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PNS Daily Newscast - December 14, 2018 


The Senate votes to withdraw funding for the Saudi war in Yemen. Also on the Friday rundown: the Global Climate Conference reinforces the need for grassroots movements; and could this be the most wasteful time of year?

Daily Newscasts

Immigrant Rights Groups: Hurting Parents Hurts Children

Proposed regulation from the Department of Homeland Security to make it harder for foreigners to come to the United States or stay here would affect more than 382,000 people per year who obtain permanent residence while already in the country. (Pixabay)
Proposed regulation from the Department of Homeland Security to make it harder for foreigners to come to the United States or stay here would affect more than 382,000 people per year who obtain permanent residence while already in the country. (Pixabay)
September 27, 2018

MADISON, Wis. – Immigrant rights groups say the Trump administration's proposed rule to deny visas and permanent residency to aspiring immigrants, who've legally accessed public benefits in the past, is cruel.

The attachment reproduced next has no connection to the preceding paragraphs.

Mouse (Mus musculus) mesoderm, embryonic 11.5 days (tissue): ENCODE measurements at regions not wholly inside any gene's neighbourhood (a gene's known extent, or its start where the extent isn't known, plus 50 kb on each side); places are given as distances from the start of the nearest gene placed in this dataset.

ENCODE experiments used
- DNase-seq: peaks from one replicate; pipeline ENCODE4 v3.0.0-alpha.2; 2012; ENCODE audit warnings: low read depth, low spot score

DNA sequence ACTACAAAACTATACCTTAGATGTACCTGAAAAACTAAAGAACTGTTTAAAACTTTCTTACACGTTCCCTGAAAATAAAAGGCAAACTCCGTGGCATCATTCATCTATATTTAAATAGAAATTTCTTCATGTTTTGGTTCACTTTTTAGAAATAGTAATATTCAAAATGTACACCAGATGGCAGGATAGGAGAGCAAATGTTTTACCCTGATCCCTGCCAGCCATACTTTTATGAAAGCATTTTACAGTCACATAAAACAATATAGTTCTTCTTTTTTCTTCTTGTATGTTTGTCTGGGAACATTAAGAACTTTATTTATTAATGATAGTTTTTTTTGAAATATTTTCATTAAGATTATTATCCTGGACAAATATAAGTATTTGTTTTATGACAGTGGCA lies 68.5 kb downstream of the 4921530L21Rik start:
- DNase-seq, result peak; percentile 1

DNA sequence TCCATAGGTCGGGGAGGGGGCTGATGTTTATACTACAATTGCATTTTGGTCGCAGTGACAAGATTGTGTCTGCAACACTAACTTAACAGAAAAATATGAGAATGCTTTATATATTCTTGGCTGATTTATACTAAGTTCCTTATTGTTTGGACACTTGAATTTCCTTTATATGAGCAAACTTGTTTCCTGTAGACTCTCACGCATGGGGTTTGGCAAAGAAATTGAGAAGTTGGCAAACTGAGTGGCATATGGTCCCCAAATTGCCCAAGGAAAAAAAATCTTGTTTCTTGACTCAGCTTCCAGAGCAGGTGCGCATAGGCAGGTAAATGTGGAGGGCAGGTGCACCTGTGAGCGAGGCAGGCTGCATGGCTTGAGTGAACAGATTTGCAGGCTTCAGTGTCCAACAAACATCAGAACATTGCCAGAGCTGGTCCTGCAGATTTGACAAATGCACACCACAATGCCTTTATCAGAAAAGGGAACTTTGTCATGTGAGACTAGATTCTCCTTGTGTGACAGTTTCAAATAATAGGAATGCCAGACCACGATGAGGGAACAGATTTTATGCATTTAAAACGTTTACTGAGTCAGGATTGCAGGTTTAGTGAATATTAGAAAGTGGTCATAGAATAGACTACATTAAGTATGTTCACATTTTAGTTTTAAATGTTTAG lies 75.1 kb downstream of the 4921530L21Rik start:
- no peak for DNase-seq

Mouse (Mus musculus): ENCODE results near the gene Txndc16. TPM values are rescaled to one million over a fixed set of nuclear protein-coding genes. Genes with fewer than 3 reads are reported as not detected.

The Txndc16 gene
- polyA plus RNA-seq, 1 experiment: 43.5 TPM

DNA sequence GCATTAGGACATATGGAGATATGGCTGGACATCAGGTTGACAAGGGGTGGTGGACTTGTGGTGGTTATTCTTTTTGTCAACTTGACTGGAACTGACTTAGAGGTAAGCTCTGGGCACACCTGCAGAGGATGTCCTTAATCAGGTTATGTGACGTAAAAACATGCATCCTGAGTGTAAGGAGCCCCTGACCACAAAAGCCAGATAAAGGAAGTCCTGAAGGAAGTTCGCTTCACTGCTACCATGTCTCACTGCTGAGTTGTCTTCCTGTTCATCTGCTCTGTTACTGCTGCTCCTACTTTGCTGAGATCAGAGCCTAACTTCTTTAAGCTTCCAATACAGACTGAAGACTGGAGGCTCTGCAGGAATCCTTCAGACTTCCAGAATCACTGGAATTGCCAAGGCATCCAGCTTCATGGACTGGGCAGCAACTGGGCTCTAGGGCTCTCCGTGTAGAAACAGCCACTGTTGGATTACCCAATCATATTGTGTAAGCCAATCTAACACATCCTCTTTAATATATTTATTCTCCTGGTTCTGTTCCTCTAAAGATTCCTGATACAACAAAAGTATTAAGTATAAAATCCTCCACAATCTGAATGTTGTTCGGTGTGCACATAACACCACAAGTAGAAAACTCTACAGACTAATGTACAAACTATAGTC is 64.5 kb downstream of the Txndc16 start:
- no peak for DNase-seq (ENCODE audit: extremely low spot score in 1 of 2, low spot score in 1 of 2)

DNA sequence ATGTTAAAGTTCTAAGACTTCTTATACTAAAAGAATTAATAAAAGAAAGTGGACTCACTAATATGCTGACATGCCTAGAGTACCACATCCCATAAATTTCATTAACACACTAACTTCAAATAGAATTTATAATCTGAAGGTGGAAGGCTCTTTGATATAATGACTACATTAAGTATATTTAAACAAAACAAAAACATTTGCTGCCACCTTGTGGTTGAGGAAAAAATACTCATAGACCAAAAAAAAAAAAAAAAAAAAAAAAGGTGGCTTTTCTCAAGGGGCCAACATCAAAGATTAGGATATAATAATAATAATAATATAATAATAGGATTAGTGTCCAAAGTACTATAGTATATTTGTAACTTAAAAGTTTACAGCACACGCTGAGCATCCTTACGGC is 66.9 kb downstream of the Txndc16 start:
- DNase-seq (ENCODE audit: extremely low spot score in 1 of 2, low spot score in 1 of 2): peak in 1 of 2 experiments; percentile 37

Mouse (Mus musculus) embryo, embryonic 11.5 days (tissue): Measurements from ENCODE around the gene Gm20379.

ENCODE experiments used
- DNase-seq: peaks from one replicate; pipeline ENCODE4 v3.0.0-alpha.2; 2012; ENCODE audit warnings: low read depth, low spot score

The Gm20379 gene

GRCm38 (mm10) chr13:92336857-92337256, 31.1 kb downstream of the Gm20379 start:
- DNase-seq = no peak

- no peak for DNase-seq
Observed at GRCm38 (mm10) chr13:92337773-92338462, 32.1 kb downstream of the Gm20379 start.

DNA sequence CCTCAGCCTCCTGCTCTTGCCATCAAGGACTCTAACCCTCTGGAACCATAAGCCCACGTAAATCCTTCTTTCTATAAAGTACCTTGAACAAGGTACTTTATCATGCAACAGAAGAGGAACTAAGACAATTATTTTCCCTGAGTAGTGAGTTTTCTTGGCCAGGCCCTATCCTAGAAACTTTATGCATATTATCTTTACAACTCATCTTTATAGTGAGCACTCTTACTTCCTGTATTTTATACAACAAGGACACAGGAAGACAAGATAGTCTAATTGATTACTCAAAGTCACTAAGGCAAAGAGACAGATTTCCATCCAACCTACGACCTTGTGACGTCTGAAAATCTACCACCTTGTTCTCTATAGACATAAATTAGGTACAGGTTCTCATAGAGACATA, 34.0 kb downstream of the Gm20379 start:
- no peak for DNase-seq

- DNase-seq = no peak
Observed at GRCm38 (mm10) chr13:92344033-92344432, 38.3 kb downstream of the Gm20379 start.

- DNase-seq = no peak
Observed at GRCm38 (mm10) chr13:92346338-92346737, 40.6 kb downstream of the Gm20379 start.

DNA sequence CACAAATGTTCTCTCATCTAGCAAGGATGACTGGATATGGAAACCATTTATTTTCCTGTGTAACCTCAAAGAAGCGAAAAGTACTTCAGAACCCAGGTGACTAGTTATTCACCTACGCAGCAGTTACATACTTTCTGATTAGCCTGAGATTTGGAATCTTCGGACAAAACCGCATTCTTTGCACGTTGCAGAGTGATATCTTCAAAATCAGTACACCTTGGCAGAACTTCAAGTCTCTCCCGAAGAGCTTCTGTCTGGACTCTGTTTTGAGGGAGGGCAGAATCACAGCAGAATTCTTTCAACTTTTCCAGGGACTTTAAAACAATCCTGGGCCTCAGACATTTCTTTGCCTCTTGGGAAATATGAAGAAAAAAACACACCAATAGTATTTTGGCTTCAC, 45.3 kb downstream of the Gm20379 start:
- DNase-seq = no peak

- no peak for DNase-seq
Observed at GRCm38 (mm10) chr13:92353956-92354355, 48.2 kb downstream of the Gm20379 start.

The proposed regulation from the Department of Homeland Security would expand immigration officers' powers to refuse entry to the U.S. if the immigrants previously received a range of taxpayer-funded benefits such as Medicaid, the Medicare Part D subsidy, Section 8 housing vouchers and the Supplemental Nutrition Assistance Program, formerly known as food stamps.

William Parke-Sutherland, health policy engagement coordinator with the advocacy group Kids Forward, says the rule attacks families and hurts children.

"You know, this is really going to privilege wealthy families and put them ahead of families that have been waiting years to be reunited,” he points out. “This is unfair, it's unhealthy, and it doesn't represent the values that Americans claim to hold."

According to Parke-Sutherland, numerous organizations in the Protecting Immigrant and Families national campaign are waiting for the official rule to be posted to the Federal Register, which will trigger a 60-day public comment period.

The administration's proposal is a departure from current guidelines, which have been in place since 1999 and bars authorities from considering such non-cash benefits in deciding a person's eligibility to immigrate to the United States or stay in the country.

Parke-Sutherland says this has long been a goal for President Donald Trump.

"The Trump administration has been openly hostile to immigrants, immigrant families, and communities of color throughout the administration, and so this is another attack on that," he states.

The changes would apply to those seeking visas or legal permanent residency, but not people applying for U.S. citizenship.

Trimmel Gomes, Public News Service - WI